Tag Archives: Dr. Heather Currier

February’s Physician Lecture Series: “Healing the Heart” with Dr. Heather M. Currier

February is American Heart Month. During this time, we are taking steps to raise awareness about heart health, and we can all encourage our family and friends to prevent heart disease. Heart disease is the leading cause of death in the United States, but there are many ways to prevent it, starting by being conscious of our health and living a heart healthy lifestyle.

On February 6, Lexington Medial Center cardiac surgeon, Dr. Heather M. Currier will be the featured speaker for this month’s Physician Lecture Series. Dr. Currier is a well-established cardiac surgeon, earning the 2014 “Award of Honor” by the American Board of Cardiology recognizing her work as a board consultant of cardiac surgery. She will be speaking on caring for yourself or a loved one after bypass surgery.

The event will be held at the Michael J. Beidiger Auditorium located in Lexington Medical Park 1 at 2728 Sunset Boulevard in West Columbia. The event is free to the public and includes health screenings beginning at 5pm. A heart healthy dinner will begin at 6pm with Dr. Currier’s lecture following at 6:45pm. To reserve your spot, call (803) 935-8260 by February 3rd.

Every year, nearly 500,000 people in the United States undergo coronary artery bypass surgery. To learn more about how to care for yourself or a loved one after bypass surgery, we hope you will join us on February 6.

Honoring America’s Bravest: Dr. Heather Currier

This week, Lexington Medical Center is proud to be the presenting sponsor of the Stephen Siller South Carolina Tunnel to Towers 5K Run and Walk, scheduled for Friday at 7:00 p.m. in Columbia’s Vista. This race is named for New York City firefighter Stephen Siller, who lost his life while trying to save others on September 11, 2001. It honors all first responders and military members for their service and sacrifice.

Several Lexington Medical Center physicians have served in the military, including Heather Currier, MD, FACCP, cardiothoracic surgeon with Lexington Cardiovascular Surgery, a Lexington Medical Center physician practice. Dr. Currier retired from the United States Army this year after 24 years of distinguished military service.

Dr. Currier’s military career began when she attended the United States Air Force Academy in Colorado Springs, Colorado.

“I wanted to go to school with people who were smart and also honorable,” she said. “I liked being around people who wanted to serve our country.”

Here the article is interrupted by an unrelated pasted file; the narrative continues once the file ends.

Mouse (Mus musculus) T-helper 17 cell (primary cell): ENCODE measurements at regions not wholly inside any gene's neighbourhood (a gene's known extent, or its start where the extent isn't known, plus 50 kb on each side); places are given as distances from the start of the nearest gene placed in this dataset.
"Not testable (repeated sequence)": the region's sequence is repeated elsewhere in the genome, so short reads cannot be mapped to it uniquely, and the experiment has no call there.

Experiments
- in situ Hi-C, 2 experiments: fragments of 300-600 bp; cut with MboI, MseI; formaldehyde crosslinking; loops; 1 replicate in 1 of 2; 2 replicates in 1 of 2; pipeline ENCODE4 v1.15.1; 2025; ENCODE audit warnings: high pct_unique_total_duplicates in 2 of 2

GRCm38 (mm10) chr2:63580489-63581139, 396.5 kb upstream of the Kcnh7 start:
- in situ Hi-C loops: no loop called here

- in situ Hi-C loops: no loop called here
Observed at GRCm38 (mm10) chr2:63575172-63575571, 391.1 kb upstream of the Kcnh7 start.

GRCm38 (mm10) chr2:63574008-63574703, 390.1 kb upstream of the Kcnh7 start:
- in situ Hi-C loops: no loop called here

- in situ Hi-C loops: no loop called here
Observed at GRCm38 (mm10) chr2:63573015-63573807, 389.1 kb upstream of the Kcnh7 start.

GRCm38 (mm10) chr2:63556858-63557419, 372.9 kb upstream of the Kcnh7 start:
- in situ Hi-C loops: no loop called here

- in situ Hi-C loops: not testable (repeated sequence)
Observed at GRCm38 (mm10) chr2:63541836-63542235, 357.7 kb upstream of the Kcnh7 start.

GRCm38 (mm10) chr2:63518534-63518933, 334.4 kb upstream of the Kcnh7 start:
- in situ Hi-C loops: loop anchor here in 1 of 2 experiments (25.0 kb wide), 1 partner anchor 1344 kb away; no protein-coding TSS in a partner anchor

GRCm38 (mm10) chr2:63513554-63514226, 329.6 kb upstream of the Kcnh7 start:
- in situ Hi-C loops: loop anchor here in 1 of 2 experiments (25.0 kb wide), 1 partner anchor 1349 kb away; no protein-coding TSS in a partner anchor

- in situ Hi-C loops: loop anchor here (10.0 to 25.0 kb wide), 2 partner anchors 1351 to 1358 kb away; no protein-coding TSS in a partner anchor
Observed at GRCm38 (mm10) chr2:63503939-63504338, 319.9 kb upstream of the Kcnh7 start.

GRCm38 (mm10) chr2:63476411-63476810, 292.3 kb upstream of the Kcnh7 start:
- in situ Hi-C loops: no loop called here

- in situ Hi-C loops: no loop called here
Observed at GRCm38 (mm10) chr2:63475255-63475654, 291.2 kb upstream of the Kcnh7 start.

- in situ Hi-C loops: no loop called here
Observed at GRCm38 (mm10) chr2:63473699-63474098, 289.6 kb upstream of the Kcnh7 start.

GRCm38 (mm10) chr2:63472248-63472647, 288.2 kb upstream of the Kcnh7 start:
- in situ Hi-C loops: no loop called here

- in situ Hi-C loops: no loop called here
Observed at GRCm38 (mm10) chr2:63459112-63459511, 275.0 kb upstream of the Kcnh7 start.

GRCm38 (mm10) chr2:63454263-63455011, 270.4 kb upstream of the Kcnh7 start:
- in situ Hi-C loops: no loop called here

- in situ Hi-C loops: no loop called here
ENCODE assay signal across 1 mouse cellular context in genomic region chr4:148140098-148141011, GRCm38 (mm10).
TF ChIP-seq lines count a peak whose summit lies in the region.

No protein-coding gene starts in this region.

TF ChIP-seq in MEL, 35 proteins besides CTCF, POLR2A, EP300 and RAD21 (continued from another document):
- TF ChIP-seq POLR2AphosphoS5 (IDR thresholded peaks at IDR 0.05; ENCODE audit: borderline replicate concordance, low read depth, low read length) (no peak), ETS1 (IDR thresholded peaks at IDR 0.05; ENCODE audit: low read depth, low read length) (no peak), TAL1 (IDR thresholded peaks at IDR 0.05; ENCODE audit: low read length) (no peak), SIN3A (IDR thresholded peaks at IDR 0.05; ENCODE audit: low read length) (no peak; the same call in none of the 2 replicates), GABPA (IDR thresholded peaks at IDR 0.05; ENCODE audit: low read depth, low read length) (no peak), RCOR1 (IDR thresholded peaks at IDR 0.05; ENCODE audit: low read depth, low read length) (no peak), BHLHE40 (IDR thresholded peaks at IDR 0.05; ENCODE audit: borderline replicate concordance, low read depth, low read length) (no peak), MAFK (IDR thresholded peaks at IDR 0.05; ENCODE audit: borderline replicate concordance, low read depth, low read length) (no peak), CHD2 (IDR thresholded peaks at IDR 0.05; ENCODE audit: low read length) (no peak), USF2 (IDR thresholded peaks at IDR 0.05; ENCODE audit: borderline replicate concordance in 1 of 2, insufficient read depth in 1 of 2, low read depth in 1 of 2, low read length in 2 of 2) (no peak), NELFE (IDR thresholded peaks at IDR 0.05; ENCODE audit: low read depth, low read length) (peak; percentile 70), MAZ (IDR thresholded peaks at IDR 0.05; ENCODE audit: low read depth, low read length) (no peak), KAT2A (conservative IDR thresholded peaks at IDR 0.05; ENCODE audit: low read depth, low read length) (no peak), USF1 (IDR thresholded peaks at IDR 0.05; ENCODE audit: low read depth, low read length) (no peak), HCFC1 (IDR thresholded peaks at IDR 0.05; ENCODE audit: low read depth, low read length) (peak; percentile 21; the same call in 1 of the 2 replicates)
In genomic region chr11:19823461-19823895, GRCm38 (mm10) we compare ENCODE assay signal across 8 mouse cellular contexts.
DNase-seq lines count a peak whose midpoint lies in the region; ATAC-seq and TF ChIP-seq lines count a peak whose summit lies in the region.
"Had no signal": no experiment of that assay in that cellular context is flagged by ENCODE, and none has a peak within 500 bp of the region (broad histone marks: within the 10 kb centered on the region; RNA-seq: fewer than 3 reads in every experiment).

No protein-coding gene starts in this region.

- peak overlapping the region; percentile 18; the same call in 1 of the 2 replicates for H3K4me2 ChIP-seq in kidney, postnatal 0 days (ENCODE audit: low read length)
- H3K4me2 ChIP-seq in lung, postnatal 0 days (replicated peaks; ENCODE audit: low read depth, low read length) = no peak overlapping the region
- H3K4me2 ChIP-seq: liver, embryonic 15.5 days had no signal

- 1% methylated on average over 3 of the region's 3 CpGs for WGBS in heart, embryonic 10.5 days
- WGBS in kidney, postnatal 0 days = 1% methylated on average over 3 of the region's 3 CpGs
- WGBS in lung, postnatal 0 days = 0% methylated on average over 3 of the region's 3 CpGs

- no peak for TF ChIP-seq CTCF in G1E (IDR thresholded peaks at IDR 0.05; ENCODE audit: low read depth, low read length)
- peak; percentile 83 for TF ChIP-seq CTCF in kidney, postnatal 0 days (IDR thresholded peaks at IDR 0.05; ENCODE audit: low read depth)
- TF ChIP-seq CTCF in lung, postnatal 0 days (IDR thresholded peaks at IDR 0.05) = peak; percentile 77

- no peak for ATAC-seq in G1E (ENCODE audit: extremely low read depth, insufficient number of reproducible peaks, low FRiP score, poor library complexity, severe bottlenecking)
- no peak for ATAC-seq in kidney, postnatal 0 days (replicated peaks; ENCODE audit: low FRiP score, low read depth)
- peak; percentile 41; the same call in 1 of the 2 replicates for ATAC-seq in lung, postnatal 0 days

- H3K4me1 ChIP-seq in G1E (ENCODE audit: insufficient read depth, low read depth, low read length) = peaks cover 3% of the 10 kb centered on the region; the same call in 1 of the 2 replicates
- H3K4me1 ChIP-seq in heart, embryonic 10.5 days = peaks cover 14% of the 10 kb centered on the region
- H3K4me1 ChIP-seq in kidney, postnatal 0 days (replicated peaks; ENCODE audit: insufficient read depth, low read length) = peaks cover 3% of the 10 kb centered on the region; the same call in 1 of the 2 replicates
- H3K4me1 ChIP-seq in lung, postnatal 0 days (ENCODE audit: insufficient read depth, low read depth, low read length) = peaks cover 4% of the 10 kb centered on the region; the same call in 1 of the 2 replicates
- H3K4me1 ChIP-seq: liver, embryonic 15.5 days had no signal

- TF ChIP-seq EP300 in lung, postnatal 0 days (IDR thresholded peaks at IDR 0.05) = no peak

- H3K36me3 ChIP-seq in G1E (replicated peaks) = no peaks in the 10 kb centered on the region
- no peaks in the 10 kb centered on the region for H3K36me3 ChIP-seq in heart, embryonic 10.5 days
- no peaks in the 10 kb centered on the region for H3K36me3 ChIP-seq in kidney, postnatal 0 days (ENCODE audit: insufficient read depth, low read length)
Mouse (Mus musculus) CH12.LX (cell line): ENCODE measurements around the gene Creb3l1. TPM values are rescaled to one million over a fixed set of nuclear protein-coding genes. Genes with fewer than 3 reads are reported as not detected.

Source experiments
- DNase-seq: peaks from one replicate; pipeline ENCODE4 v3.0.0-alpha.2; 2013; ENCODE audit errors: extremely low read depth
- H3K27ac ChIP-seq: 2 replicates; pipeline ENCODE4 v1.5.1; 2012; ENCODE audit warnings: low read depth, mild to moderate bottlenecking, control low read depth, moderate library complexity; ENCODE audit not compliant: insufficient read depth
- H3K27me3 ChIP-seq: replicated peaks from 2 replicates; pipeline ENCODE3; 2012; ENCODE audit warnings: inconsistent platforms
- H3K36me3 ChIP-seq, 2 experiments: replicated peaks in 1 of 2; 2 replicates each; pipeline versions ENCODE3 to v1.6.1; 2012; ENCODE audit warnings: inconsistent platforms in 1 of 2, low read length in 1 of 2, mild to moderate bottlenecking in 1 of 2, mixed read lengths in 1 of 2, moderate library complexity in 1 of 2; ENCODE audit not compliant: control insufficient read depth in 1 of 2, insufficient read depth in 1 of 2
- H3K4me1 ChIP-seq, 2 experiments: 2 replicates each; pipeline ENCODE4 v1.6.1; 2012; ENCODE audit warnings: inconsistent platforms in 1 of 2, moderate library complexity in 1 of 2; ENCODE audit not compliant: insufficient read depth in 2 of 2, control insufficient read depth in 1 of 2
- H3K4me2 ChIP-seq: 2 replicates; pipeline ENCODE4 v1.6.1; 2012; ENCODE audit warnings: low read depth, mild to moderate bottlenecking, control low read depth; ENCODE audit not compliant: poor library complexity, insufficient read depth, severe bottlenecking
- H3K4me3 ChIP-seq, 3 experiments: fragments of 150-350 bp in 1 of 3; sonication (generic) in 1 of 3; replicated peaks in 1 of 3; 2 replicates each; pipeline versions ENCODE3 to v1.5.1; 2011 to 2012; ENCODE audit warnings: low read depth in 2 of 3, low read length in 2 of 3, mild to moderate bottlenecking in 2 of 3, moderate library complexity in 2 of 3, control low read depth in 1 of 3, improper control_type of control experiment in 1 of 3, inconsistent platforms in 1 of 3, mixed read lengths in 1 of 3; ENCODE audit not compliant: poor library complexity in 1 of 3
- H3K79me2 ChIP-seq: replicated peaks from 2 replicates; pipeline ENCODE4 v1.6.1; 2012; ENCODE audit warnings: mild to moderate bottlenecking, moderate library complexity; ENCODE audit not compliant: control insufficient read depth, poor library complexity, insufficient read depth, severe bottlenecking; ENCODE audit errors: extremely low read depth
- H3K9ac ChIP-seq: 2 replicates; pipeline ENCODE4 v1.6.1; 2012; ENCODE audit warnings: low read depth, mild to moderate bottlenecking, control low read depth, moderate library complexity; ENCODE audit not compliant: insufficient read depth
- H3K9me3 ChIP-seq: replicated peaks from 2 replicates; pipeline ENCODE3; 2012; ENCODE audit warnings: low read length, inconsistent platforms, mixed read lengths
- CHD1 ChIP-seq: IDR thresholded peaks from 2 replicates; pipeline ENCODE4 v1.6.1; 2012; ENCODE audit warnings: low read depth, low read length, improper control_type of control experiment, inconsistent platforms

She earned her undergraduate degree in biochemistry with honors there and then received her medical degree from the Uniformed Services University of the Health Sciences in Bethesda, Maryland where she was awarded with outstanding performance distinction in surgery.

She completed a general surgery residency at Brooke Army Medical Center at Fort Sam Houston, Texas, and a cardiothoracic surgery fellowship at Walter Reed Army Medical Center in Washington, DC.

During her career, Dr. Currier deployed for combat tours in Afghanistan and Iraq. There, she worked as a trauma surgeon for military service members injured in battle. She treated soldiers with overwhelmingly catastrophic injuries and loss of limbs.

Her job titles in combat included Chief of Surgery, Deputy Commander of Surgical Services and Chief of Surgery.

At the conclusion of Dr. Currier’s deployments, the United States awarded her with the Oak Leaf Cluster, Army Commendation Medal and the National Defense Service Ribbon.

Dr. Currier retired as a colonel from the United States Army earlier this year, while serving as the chief of Cardiothoracic Surgery at Eisenhower Army Medical Center in Fort Gordon, Georgia and Charlie Norwood Veteran Affairs Medical Center in Augusta, Georgia. She started working at Lexington Medical Center in February.

Dr. Heather Currier

Each year around the time of the Tunnel to Towers race, Dr. Currier thinks about the patients she treated in combat and of the team of clinicians who helped save the lives of America’s Bravest.

“We were all willing to die for a cause we believed in,” she said. “And that makes me proud.”

If you’d like to run or walk in this year’s Tunnel to Towers race, register by going to www.T2TRunSC.org.